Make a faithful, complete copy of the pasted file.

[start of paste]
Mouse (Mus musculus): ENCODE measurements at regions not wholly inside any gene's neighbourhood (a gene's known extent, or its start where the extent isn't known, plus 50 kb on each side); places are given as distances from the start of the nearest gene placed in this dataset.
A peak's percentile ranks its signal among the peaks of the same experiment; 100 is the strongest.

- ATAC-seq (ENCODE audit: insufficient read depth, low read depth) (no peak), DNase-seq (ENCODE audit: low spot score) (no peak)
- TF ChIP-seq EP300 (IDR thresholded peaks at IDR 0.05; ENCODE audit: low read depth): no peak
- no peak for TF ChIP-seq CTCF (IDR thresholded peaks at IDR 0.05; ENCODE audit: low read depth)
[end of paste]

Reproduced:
Mouse (Mus musculus): ENCODE measurements at regions not wholly inside any gene's neighbourhood (a gene's known extent, or its start where the extent isn't known, plus 50 kb on each side); places are given as distances from the start of the nearest gene placed in this dataset.
A peak's percentile ranks its signal among the peaks of the same experiment; 100 is the strongest.

- ATAC-seq (ENCODE audit: insufficient read depth, low read depth) (no peak), DNase-seq (ENCODE audit: low spot score) (no peak)
- TF ChIP-seq EP300 (IDR thresholded peaks at IDR 0.05; ENCODE audit: low read depth): no peak
- no peak for TF ChIP-seq CTCF (IDR thresholded peaks at IDR 0.05; ENCODE audit: low read depth)